Posted on July 30, 2014
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Tell us about how you became a firefighter.
It was a bit of a happy accident. I went through uni with my career plan changing every few weeks. Then one evening, my mum saw an advert for Kent Fire and Rescue and said flippantly, ‘Why don't you become a firefighter?' It sounds really cheesy but it was like a little lightbulb moment. I could see myself as a firefighter and suddenly it seemed like the perfect career choice. I found out that the London Fire Brigade were at a careers event, went along and had a chat. I also went to an open day where I found out more about the application process and the fitness tests. Then it was a case of waiting to see when I could apply.
In the meantime, I ended up working for the LFB in an office-based role for a year or so. It was a great opportunity and I had a great year working with some lovely people, but it did confirm that an office-based environment wasn't for me. Soon as I could I sent in my application form and crossed all my fingers and toes that I'd get in.
Talk us through a typical day at work.
That's the brilliant thing: there isn't really a 'typical' day. There are things that we always do every shift, like equipment tests, but those fit in around a huge number of other things: from visiting a school to teach kids about fire safety, to visiting someone's home to fit smoke alarms. We also visit risks in our area like shopping centres or football grounds, and take part in joint training activities with other agencies like the London Ambulance Service and Met Police. We could be learning specific skills from specialist staff, like line rescue or fire investigation, or doing drills around the station. Some shifts I may not even be at my base station, so I get to meet new people and work in a different environment.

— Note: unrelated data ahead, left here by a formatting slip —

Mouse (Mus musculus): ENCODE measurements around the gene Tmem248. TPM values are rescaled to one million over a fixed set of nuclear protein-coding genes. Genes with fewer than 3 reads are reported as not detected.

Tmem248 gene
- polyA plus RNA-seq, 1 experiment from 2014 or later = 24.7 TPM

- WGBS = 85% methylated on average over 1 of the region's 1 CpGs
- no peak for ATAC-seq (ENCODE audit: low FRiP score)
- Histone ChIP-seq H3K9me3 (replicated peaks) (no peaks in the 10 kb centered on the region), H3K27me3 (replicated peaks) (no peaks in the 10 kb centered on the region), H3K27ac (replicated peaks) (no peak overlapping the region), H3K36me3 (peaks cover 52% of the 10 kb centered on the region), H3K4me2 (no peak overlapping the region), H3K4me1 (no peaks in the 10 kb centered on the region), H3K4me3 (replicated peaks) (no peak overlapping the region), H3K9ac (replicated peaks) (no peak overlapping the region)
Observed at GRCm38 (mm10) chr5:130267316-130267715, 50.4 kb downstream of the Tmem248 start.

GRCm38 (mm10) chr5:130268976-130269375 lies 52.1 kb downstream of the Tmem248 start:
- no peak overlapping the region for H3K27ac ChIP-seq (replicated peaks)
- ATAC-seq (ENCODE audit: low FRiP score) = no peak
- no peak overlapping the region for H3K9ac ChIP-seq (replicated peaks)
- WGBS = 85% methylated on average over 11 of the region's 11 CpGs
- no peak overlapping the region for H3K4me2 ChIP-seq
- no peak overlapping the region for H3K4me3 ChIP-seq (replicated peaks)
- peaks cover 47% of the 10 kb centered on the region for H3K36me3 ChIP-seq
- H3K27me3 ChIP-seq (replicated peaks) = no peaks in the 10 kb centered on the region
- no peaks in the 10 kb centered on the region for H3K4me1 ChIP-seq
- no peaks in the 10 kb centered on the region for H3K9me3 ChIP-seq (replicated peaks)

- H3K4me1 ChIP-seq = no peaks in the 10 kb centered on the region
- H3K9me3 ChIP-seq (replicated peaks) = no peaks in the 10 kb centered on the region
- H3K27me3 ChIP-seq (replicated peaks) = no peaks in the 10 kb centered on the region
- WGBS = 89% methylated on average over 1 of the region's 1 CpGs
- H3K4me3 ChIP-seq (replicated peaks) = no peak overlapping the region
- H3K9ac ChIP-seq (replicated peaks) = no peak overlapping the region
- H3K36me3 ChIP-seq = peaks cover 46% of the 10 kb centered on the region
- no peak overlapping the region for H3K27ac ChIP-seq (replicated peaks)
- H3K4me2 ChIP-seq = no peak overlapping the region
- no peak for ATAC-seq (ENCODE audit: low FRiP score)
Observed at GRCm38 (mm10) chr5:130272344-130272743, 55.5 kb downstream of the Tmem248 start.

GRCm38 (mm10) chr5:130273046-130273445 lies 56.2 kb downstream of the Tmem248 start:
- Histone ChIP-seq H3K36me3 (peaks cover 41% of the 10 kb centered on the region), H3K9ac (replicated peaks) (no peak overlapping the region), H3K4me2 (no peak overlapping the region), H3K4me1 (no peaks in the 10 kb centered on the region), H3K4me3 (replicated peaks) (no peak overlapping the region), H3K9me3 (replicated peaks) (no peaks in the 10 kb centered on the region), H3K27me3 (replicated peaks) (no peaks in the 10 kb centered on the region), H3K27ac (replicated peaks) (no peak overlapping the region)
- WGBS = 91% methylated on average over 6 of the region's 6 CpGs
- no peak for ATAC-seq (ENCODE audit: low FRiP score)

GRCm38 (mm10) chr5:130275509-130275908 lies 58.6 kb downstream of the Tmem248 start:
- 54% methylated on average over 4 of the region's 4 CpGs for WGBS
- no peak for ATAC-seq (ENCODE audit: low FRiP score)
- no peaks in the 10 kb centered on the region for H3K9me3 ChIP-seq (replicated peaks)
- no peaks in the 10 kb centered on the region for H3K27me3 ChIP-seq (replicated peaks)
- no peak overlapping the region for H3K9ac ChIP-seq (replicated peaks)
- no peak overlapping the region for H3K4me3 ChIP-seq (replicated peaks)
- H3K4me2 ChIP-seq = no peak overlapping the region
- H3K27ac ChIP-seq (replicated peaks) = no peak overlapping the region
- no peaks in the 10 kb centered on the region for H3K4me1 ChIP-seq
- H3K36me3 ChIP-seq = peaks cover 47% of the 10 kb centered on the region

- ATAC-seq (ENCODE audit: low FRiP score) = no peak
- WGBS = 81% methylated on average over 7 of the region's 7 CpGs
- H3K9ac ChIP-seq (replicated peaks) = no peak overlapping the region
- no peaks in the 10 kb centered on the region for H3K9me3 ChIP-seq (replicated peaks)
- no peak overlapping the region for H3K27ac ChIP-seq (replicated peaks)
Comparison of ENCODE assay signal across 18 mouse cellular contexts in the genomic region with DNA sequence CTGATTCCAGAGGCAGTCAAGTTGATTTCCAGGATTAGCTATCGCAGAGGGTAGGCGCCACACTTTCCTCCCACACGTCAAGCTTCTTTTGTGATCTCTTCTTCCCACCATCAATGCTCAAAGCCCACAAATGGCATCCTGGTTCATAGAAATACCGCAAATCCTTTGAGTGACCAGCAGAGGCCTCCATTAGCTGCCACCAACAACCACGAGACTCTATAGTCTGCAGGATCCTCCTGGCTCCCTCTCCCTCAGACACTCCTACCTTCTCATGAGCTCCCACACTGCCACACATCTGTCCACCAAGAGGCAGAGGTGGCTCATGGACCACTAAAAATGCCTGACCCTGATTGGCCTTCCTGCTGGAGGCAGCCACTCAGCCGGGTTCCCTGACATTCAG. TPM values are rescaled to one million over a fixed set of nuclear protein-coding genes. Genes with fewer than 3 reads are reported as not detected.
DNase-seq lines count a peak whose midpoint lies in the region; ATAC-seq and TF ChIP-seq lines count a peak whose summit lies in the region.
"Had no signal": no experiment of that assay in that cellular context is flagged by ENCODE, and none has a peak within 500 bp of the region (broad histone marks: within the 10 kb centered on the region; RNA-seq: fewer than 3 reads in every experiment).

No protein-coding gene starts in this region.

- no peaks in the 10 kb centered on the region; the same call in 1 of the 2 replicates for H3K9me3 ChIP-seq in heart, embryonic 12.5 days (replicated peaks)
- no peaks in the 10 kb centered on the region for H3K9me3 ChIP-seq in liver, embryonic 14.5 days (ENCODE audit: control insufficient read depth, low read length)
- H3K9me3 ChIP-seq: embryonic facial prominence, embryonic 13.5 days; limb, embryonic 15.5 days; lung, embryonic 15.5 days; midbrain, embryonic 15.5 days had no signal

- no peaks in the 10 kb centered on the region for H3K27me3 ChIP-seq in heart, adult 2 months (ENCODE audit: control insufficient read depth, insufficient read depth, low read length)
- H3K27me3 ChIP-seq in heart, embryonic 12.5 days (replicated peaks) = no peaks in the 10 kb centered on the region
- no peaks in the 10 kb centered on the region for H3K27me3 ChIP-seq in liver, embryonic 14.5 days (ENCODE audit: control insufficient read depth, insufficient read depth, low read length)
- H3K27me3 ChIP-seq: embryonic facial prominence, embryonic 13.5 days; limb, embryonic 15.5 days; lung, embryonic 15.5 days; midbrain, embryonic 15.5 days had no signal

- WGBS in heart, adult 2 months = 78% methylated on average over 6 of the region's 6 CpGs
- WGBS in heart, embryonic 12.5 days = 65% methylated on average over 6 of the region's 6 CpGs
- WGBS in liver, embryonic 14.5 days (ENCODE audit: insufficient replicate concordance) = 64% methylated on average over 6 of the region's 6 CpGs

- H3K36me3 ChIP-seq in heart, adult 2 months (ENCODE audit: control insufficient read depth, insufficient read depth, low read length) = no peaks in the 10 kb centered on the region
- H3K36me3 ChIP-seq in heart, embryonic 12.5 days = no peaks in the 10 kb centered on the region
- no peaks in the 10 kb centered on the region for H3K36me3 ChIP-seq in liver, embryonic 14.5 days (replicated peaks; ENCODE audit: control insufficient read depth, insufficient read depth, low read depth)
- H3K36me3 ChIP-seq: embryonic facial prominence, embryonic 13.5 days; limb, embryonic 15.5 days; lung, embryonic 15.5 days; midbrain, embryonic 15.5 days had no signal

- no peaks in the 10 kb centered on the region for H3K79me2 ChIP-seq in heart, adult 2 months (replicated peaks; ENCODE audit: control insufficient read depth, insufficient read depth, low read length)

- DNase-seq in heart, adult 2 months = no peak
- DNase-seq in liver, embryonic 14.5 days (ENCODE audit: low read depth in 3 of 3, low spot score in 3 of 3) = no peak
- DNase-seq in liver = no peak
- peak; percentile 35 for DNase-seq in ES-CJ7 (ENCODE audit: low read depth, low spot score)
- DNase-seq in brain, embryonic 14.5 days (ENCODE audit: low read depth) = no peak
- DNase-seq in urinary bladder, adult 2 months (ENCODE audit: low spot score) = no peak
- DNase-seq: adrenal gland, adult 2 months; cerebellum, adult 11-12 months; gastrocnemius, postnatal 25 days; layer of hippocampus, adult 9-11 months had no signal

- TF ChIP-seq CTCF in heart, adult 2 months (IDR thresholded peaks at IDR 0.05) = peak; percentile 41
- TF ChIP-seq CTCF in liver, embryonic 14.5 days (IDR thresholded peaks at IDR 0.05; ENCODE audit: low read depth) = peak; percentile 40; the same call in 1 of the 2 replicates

How does it feel when you're called out to a fire?
It is a huge adrenaline rush. We get info about what we get called to, but sometimes when you actually turn up it could be something different, so on the way there the anticipation builds up. If it's actually a fire situation it is a little scary, but that fear is a good thing – it stops you from becoming complacent. We’re taught how to deal with any number of different situations and the training does take over.
You're never going into a job alone – your buddy has your back and you have theirs. You keep your eyes open and concentrate on what you have to do and there's no feeling like knowing you've done your job well, whether it's getting someone out of a car wreck or putting out a fire. I've had plenty of days where I've gone home absolutely knackered, but totally happy at the same time.
As a female firefighter, do you ever face prejudice?
Not personally. I think a lot of it is about your own attitude as much as anyone else's. It's my responsibility to ensure that I can do the best job that I can, and be an asset to the team I'm in. I think if you show that you're willing to put the work in, muck in with everyone else, people respect you for it. It's the same in any job.